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PostPosted: Fri May 25, 2012 9:36 am 
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Joined: Tue Apr 24, 2012 5:31 pm
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Children read but often are reluctant to look up new words and may not bother asking parents. Or parents are tired of being a dictionary. Or parents simply do not know.

I have been thinking of getting an iPad for my son because it seems to be the only technology allowing tapping a word while reading. It has both dictionary and thesausrus at one tap. Kindle has limitations and in most kindles you have to use cursor instead of tapping - too much work. But even with iPad we would be restricted to ebooks. I do not know if this in-line dictionary also works on other documents or websites. I have not tested it, but to my knowledge it does not have integrated audio pronunciation and even if it does it most likely not British. Still, probably the best for electronic text.

But it would be good to have something to help with real books or any other situations where a dictionary could come handy. The ideal solution would be to have something small, like an iPhone, with speech recognition, possibly like Siri? I am not an iPhone user, so perhaps someone will advise. It should be possible to say a word and see choices on the screen (and simply type a word as not everything would be recognised). Then when tapping on word there would be explanation of meaning with sentence example, pronunciation audio and thesaurus.

Any ideas?


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PostPosted: Wed May 30, 2012 12:53 pm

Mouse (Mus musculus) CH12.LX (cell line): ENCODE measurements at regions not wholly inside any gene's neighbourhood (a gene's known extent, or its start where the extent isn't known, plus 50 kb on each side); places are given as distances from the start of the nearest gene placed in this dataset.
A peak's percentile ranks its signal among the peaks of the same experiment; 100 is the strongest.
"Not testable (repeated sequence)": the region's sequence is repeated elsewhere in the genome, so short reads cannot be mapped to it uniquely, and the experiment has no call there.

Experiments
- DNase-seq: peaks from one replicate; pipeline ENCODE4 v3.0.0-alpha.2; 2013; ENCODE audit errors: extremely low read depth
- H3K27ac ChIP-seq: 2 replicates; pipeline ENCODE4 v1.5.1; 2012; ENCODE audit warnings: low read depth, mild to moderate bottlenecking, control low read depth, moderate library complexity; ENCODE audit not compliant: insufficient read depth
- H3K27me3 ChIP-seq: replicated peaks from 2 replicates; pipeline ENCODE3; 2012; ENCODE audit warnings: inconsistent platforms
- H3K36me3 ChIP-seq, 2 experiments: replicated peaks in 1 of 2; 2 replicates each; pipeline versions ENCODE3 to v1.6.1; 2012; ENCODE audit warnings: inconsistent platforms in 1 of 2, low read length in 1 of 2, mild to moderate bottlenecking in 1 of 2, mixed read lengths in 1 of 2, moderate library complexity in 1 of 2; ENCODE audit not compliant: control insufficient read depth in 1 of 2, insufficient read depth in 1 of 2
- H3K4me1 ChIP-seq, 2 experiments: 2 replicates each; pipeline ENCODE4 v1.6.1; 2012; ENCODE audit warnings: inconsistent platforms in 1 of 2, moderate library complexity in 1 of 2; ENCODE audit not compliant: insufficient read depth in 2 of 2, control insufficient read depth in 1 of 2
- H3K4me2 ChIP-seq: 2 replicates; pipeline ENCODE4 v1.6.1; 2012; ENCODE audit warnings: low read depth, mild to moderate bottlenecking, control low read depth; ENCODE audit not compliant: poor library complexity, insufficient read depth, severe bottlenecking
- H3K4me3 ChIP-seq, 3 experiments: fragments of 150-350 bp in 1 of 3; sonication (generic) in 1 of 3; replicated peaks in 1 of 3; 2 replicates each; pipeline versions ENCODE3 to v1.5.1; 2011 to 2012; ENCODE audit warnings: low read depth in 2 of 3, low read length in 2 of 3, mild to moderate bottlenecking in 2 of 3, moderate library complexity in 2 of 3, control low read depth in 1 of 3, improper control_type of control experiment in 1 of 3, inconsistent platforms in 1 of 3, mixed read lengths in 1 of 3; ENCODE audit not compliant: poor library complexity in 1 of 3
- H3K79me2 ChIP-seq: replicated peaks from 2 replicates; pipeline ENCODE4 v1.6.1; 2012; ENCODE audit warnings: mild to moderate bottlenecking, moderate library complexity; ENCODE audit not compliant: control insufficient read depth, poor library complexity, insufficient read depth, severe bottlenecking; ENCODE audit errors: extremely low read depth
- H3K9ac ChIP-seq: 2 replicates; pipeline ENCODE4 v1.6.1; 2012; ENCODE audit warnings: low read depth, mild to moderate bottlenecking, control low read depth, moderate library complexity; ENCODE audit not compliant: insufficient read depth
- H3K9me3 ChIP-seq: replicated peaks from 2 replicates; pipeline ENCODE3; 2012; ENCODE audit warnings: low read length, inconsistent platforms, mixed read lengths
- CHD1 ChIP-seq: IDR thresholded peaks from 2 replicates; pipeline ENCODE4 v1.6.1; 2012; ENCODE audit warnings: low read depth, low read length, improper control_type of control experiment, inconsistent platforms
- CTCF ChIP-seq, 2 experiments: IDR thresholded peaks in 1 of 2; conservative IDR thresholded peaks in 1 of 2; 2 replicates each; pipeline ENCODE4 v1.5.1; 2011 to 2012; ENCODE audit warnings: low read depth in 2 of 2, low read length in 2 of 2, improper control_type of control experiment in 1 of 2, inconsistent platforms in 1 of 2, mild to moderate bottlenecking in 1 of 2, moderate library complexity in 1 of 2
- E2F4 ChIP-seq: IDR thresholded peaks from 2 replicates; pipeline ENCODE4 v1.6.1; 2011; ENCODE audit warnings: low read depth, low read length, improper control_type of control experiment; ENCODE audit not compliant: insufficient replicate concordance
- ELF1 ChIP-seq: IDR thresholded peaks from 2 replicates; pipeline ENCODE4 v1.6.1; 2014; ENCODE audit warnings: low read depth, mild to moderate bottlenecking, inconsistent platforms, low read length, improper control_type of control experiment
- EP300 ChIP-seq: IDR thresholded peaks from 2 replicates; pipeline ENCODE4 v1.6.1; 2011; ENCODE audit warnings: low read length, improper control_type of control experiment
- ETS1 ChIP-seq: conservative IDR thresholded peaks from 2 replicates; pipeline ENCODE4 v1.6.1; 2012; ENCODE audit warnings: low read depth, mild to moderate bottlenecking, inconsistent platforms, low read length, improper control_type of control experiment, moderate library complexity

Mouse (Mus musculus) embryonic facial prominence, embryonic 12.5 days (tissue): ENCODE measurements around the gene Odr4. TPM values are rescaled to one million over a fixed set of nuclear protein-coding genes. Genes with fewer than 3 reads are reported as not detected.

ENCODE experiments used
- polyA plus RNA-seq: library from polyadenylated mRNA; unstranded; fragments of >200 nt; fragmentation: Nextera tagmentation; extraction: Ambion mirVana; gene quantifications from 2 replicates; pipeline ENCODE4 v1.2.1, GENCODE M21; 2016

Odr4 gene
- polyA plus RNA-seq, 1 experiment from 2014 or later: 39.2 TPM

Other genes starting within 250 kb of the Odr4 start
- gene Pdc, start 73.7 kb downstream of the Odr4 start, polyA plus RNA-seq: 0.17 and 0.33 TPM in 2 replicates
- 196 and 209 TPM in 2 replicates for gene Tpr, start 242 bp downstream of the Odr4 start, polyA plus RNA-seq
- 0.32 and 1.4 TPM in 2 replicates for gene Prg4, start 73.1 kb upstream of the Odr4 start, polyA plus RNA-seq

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It might be worth trying http://www.thefreedictionary.com . There is an app for android phones so I suspect an iphone/ipad version is available. It has UK pronunciation and you can use google voice to locate words.
A thesaurus is a tap away.


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PostPosted: Wed May 30, 2012 3:13 pm 
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Thanks Maxhead, I use freedictionary from time to time by I have never used Google Voice, so definitely worth exploring. The drawback would be necessity to stay connencted and I would rather have it offline.
It appears that the new iPad has voice recognition although not as good as Siri (which itself is beta), so I am no sure if it would work with dictionaries. As for dictionaries, I identified two: Oxford or Cambridge Advanced Learners Dictionary with offers both UK and US pronunciation audio and usage in sentences (with audio from Oxford). Not cheap at £20, but might be the best offline dictionary with audio around. If only that would work with voice input. Maybe with next iPad?


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PostPosted: Sat Jun 16, 2012 11:32 pm 
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Joined: Sat May 30, 2009 12:06 pm
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Location: Birmingham
You can buy extremely slim and lightweight electronic dictionary bookmarks from Waterstones or Amazon.